|The details of my Poetry Month project can be found here.|
This is the first wonder I knew absolutely nothing about. Based on my experience yesterday, I knew we would need to do a bit of research before we started writing. I showed my students the image above and we brainstormed the questions we hoped to have answered by our research:
What are catacombs?My reading minilesson plans called for us to think about how we can determine the speaker in a poem (or a text), and in writing, we would try to write from an interesting point of view.
Are there traps?
Can tourists go there?
Are there kings, or treasure?
Where are they?
How old are they?
How big are they?
What are they used for?
Turns out this was the perfect wonder for personification. You could write from the point of view of the catacombs themselves (as I did) or from the point of view of the donkey that fell through the roof in 1900, leading to the rediscovery of the catacombs. You could be a serpent guarding the doorway, a statue, a dead person buried there, or one of the shards for which the catacombs are named: "Mound of Shards." You could be the desert around it, the sky above it, or the water that's flooded the lowest level.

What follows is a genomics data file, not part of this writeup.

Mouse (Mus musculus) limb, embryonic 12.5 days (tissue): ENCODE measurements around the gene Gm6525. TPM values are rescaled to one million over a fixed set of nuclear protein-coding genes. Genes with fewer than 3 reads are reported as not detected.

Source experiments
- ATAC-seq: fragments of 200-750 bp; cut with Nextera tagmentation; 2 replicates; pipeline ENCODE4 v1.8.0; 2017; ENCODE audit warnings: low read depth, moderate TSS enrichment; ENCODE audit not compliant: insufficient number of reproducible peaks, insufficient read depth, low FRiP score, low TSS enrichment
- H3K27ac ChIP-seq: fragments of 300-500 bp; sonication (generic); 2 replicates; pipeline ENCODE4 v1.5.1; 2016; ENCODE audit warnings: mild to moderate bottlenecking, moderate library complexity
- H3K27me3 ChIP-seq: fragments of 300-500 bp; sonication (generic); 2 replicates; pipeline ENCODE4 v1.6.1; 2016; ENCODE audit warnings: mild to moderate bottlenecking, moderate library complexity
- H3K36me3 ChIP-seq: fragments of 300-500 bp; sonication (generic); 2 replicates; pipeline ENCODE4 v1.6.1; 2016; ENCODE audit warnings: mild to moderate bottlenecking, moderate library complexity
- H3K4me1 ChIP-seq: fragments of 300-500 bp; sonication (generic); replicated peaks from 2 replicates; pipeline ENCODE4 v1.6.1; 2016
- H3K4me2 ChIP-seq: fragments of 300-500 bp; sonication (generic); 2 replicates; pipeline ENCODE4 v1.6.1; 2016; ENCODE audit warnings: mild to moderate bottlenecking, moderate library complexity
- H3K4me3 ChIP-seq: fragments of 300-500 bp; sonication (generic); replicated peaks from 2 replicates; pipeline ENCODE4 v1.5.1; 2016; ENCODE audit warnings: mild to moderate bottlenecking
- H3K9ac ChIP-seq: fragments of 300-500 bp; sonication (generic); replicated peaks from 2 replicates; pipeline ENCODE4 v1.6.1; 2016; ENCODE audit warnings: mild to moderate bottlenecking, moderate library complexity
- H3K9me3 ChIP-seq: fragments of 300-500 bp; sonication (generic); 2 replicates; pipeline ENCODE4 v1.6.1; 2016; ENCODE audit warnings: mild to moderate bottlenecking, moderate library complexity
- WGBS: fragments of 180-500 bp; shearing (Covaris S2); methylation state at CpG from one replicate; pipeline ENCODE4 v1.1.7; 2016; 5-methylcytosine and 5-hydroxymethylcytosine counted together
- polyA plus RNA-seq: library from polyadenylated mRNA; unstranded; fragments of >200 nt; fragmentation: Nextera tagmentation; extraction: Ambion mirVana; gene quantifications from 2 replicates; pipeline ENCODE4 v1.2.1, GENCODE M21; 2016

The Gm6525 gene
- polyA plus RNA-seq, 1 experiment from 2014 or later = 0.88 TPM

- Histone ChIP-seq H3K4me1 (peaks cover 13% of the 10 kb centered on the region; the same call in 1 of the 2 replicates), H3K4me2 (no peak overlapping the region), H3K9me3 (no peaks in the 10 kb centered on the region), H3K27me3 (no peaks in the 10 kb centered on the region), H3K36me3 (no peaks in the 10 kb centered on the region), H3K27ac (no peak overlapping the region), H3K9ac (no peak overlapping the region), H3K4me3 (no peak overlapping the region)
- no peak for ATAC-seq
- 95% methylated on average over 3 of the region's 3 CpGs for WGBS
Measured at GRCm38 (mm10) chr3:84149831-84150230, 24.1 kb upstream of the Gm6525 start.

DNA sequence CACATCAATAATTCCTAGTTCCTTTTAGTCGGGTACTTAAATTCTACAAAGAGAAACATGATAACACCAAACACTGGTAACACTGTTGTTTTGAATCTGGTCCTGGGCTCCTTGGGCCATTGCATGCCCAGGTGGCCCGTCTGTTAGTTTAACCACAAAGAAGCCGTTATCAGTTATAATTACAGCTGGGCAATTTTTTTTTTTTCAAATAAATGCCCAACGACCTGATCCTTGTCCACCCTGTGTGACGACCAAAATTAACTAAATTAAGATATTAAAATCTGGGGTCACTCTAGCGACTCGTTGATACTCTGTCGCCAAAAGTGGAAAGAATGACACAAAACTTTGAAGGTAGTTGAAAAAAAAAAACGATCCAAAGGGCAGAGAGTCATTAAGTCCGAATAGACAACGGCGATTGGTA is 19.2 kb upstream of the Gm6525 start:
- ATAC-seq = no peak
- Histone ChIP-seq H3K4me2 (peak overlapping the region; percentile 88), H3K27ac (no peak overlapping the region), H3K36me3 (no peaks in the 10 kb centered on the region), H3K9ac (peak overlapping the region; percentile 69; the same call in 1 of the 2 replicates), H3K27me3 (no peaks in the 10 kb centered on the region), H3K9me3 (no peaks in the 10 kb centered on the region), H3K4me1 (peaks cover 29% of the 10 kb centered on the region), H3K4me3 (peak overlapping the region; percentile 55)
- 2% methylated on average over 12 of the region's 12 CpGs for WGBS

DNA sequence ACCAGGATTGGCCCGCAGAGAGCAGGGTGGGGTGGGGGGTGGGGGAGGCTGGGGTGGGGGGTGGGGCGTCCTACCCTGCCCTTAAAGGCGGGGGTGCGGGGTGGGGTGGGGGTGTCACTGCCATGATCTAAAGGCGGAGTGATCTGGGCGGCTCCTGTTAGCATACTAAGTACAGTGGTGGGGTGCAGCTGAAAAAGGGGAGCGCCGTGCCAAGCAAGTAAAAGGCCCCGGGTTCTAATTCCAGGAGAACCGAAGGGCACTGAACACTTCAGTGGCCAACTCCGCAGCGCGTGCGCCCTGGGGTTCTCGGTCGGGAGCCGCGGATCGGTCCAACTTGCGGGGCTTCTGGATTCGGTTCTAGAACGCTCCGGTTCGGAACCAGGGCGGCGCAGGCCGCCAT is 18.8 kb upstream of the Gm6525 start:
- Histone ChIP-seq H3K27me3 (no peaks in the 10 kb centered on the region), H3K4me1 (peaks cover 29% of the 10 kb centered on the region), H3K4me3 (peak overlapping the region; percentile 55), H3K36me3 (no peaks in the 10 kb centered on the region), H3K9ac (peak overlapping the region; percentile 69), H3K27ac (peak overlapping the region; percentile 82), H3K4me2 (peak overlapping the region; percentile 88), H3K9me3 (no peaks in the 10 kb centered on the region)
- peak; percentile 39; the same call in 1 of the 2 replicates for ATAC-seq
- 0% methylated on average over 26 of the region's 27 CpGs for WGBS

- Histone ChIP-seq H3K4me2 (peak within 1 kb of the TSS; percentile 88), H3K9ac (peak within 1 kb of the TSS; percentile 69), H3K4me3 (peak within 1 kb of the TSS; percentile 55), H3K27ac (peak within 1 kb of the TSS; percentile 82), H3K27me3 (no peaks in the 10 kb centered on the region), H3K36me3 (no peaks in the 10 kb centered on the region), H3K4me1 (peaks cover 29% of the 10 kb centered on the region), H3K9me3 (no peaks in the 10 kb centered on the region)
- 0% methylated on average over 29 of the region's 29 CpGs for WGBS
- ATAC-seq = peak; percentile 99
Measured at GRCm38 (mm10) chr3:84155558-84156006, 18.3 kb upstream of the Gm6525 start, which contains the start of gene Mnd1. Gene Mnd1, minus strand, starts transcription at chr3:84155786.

Carol has a Colosseum poem from yesterday at her blog, Carol's Corner.
Kevin's poem today is multimedia.
All of my Poetry Month posts can also be found on my new poetry website.
Amy has the Poetry Friday roundup today at The Poem Farm. She's certainly one of the wonders of the world!